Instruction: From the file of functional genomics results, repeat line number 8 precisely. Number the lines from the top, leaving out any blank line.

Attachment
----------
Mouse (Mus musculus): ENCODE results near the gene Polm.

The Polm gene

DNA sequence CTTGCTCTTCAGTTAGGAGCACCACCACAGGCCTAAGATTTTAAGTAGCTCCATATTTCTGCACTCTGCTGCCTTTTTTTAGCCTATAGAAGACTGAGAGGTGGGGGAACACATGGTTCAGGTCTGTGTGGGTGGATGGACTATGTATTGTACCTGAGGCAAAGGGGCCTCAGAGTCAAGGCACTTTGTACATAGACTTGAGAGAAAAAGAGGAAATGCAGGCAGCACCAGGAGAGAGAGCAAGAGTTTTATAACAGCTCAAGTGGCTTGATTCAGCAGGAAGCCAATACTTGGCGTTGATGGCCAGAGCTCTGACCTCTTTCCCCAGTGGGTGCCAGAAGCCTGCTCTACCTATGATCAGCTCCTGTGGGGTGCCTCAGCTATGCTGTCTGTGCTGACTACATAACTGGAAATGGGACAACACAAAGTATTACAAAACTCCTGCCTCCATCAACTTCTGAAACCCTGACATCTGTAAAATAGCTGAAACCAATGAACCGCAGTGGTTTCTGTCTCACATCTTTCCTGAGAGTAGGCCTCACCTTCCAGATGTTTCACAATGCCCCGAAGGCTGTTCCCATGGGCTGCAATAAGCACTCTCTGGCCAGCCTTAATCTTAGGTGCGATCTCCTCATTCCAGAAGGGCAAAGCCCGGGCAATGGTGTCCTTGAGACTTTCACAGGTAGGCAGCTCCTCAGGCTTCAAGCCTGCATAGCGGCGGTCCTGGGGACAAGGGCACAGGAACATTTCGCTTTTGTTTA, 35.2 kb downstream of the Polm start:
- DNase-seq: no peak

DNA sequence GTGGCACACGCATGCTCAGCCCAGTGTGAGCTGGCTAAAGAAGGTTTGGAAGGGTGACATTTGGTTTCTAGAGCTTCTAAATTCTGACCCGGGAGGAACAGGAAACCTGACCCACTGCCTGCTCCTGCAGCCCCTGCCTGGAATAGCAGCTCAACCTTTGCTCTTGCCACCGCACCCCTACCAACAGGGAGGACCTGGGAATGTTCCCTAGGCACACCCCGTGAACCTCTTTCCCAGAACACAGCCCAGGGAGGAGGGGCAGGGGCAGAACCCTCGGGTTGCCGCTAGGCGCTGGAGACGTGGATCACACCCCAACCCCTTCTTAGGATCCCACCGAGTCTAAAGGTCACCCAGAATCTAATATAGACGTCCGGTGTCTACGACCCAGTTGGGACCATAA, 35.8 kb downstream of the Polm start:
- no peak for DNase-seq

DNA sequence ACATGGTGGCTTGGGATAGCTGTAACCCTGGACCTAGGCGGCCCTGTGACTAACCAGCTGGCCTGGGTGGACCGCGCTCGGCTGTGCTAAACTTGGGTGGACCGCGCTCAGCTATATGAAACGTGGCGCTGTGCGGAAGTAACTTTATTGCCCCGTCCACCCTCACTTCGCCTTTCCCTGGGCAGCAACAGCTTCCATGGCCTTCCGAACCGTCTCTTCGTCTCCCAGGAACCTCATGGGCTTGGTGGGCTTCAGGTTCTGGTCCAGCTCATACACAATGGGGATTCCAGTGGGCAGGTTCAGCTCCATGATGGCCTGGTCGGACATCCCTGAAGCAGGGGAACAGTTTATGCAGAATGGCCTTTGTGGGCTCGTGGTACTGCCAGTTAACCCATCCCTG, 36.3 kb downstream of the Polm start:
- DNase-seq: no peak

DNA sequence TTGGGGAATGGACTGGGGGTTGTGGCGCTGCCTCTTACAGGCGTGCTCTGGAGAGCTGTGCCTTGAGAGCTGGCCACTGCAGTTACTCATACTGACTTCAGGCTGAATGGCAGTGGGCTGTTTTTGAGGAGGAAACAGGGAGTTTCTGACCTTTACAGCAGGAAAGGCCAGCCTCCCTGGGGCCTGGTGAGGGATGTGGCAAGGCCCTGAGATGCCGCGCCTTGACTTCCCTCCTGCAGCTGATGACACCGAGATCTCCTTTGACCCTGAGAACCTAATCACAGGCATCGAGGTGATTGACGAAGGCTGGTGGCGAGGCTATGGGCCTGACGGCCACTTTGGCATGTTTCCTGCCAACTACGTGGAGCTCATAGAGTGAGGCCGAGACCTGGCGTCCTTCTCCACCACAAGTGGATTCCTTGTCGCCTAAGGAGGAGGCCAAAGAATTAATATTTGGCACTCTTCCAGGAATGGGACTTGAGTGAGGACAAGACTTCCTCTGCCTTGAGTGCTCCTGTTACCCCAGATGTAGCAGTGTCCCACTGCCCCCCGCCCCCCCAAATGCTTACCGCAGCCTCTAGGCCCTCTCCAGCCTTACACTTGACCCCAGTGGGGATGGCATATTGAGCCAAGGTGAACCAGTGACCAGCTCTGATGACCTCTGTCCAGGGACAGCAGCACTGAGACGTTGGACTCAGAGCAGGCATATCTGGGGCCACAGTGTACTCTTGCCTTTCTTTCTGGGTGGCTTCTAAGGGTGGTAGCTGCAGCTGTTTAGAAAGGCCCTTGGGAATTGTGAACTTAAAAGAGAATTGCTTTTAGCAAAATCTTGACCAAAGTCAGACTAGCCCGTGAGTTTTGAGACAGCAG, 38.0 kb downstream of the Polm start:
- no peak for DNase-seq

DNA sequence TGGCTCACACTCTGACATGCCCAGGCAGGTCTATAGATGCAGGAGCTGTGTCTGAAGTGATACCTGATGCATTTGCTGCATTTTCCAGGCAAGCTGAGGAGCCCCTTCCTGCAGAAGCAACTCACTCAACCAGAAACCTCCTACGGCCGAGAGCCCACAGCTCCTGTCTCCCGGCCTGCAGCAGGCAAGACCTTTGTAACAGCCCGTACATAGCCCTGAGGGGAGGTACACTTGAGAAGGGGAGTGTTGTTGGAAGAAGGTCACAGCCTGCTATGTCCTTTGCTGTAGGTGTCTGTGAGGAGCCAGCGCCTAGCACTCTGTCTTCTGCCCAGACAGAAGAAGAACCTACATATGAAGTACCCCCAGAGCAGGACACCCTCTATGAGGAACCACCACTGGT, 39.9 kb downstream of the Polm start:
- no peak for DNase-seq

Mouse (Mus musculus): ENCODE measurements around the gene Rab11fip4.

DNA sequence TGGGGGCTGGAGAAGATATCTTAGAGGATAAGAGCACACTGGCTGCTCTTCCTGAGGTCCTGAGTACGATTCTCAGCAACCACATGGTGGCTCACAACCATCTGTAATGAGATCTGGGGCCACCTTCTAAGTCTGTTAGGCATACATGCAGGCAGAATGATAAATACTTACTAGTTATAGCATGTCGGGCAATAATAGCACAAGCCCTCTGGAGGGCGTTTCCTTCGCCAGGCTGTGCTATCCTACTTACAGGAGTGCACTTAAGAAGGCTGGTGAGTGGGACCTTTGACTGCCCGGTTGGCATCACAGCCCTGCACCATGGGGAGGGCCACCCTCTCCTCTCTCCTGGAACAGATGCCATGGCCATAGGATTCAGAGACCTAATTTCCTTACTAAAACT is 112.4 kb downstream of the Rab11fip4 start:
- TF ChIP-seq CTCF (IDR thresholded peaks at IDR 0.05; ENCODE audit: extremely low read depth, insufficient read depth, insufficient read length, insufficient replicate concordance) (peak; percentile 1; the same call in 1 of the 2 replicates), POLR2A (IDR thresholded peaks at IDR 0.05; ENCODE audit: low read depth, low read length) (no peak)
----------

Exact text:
- DNase-seq: no peak